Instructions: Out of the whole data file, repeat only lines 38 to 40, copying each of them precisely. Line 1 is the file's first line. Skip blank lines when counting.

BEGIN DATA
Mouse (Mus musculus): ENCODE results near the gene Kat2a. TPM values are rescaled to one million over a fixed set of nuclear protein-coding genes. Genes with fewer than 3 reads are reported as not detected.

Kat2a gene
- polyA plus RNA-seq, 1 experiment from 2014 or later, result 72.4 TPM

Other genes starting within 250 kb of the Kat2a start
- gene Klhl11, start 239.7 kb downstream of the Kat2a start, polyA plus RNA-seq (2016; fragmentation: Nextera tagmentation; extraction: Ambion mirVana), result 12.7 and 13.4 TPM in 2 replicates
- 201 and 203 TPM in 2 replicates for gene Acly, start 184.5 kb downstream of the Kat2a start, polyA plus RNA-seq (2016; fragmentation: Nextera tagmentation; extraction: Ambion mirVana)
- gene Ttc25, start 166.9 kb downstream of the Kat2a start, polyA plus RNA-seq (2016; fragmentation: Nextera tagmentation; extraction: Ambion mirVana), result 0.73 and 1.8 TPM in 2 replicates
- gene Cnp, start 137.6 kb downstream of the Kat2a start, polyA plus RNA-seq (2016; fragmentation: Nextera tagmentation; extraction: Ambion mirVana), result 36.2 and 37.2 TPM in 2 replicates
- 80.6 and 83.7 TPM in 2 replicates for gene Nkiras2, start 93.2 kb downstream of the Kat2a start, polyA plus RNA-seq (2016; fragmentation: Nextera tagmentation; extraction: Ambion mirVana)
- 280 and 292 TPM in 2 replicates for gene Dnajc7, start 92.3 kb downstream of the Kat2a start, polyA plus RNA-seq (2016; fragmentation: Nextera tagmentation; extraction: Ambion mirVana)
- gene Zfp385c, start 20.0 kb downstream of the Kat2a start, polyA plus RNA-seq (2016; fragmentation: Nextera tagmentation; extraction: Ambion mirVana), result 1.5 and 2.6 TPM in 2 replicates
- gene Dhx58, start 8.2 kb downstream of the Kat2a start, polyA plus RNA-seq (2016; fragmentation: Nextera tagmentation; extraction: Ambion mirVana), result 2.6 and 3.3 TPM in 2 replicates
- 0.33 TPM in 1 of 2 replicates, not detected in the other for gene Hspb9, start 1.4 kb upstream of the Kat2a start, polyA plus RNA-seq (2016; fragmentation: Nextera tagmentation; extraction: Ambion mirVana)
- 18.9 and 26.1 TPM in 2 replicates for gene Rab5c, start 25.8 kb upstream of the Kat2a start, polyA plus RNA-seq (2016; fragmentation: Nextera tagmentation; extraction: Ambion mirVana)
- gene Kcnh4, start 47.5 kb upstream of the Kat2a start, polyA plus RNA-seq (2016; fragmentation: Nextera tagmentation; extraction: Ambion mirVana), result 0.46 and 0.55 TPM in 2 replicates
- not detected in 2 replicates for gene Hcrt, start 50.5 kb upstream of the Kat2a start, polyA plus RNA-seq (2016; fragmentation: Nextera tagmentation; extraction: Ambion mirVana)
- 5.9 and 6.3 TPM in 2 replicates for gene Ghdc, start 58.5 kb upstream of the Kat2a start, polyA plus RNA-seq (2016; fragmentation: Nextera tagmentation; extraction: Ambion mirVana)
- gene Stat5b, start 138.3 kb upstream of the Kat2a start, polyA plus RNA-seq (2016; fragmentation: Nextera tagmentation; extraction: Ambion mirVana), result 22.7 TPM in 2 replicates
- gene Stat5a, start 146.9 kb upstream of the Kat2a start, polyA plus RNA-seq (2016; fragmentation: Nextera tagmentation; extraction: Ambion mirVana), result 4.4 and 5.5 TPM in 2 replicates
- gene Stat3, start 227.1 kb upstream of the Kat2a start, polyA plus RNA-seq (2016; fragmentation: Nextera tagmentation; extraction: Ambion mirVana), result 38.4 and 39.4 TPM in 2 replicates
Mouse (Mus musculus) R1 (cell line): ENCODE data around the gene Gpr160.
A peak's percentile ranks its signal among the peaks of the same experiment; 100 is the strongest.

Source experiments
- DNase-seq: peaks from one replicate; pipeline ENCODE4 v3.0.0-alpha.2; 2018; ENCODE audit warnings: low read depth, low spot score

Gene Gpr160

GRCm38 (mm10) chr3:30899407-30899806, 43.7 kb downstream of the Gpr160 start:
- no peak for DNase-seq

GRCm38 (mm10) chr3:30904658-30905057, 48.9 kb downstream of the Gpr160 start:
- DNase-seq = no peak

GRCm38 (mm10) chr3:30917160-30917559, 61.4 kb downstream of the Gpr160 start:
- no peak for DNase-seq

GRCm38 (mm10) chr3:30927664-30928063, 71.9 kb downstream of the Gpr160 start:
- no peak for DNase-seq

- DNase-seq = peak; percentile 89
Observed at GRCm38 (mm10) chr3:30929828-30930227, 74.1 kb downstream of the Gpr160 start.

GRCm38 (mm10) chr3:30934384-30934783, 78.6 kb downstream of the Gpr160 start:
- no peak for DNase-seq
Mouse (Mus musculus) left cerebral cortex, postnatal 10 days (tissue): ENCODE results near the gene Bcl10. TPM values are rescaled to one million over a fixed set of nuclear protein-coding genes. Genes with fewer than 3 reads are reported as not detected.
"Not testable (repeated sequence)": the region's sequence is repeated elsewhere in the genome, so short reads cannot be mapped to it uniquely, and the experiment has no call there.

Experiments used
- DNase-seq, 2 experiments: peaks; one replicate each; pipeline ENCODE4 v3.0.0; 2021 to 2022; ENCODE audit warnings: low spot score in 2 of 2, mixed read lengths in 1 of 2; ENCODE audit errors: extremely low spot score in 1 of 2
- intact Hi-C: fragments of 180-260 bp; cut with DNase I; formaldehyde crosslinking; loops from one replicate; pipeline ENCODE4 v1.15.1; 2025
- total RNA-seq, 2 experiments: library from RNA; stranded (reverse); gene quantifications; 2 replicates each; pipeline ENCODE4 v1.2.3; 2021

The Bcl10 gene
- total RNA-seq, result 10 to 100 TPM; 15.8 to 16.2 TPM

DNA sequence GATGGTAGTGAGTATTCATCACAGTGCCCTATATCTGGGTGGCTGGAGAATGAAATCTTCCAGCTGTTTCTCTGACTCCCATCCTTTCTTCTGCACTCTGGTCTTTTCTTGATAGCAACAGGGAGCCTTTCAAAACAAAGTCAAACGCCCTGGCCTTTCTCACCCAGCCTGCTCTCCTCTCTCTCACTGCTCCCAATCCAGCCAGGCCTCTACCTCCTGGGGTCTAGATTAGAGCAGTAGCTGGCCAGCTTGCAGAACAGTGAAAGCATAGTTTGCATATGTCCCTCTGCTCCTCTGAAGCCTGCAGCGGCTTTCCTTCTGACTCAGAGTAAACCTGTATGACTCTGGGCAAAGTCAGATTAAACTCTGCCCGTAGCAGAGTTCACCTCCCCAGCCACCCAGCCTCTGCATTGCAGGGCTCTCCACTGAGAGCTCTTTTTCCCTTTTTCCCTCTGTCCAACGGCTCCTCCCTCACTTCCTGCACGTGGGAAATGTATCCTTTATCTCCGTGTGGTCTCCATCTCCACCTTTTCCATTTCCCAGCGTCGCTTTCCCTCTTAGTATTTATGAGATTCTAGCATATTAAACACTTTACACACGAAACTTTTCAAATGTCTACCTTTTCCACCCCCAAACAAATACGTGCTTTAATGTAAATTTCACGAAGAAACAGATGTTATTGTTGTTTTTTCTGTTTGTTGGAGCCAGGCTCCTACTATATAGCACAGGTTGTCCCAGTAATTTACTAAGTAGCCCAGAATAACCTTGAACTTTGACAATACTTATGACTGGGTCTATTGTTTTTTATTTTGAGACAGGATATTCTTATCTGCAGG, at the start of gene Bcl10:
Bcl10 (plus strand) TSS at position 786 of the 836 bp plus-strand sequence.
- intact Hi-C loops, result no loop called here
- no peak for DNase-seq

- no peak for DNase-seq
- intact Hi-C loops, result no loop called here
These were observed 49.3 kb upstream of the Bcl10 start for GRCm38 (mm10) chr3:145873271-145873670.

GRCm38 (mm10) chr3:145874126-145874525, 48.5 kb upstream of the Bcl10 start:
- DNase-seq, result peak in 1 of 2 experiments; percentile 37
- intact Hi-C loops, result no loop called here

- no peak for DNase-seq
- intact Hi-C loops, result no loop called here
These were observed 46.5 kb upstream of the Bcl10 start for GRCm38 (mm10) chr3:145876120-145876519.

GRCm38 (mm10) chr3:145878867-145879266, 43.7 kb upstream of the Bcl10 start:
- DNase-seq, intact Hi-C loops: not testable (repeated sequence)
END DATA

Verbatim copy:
Mouse (Mus musculus) left cerebral cortex, postnatal 10 days (tissue): ENCODE results near the gene Bcl10. TPM values are rescaled to one million over a fixed set of nuclear protein-coding genes. Genes with fewer than 3 reads are reported as not detected.
"Not testable (repeated sequence)": the region's sequence is repeated elsewhere in the genome, so short reads cannot be mapped to it uniquely, and the experiment has no call there.

Experiments used